So I have a confession to make. We don’t always do such a bang-up job covering Half Moon Bay city elections. I know, I know. That should be our bread and butter.
Sometimes the issues bore me. There. I said it. But I bet I’m not alone. The endless sniping, the accusations of stolen campaign signs, the same dozen people worked up over things that don’t seem of much importance to the majority of readers. Making matters worse, campaign stories are nearly always art-challenged.
Well, this year we resolved to do a little better. The cornerstone of that effort is the doubletruck you see at the top of this post.
I sent an email to each of the candidates (and to make it more personal, I sent seven separate personalized appeals) asking for their brief answers to five questions swirling around the campaign. Why five? Because I thought it would fit in a six-column format. Duh.
I wrote up little bios and paired them with mugshots we took when each candidate came in for an endorsement interview. Staff writer Mark Noack wrote a longish overview of the issues facing the city and we broke it up with subheads. …
Publisher Bill Murray and I found some demographic information on the city. It was his idea to find out how many registered voters we have and how many of them actually vote. I scribbled what I had in mind on layout sheets and Bill brought it to life in InDesign.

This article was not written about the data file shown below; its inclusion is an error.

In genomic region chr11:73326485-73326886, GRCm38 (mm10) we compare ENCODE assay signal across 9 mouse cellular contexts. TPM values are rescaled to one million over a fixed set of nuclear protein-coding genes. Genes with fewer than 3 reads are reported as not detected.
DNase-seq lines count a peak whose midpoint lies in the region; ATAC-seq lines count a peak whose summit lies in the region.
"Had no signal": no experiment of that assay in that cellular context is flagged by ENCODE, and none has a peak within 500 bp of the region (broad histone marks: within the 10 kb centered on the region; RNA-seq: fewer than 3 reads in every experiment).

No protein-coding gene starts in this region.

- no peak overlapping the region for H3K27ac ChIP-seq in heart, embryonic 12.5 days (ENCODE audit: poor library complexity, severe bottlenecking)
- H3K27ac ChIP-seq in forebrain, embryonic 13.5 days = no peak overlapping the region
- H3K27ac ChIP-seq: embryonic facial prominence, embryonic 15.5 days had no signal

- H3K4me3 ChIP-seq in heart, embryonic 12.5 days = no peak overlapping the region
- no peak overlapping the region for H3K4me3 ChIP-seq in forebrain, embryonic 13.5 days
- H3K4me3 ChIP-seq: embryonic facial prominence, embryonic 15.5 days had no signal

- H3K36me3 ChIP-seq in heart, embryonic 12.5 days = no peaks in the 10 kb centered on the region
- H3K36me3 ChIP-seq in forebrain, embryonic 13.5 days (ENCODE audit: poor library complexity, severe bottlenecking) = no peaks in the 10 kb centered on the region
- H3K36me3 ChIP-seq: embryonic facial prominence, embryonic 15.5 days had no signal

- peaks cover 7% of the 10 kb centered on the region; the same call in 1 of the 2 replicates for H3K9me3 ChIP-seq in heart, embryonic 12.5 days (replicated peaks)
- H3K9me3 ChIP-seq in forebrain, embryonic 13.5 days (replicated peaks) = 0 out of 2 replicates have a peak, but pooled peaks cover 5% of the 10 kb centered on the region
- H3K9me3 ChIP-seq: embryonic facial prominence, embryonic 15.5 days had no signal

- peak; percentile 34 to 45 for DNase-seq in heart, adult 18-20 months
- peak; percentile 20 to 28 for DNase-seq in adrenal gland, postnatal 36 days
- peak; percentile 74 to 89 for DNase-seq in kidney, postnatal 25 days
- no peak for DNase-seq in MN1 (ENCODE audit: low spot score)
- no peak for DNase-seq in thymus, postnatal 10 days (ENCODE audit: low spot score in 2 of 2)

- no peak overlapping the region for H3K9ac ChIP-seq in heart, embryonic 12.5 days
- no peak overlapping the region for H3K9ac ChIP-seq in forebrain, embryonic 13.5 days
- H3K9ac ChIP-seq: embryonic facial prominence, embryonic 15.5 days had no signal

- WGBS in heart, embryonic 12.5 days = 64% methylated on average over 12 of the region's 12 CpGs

It was a team effort and for that reason not at all overwhelming to any one of us.
I’m not necessarily suggesting you take this approach, just that you consider something new and attractive this election season. Maybe you conduct videos of interviews of the candidates. Maybe you host discussions of the issues at an area coffee shop. Maybe you make each candidate a guest editor of the editorial page for one edition. Don’t wait till it’s too late. In California anyway, many people vote by mail long before the polls close.
If you want to brainstorm ideas or want particulars on this approach, give me a call.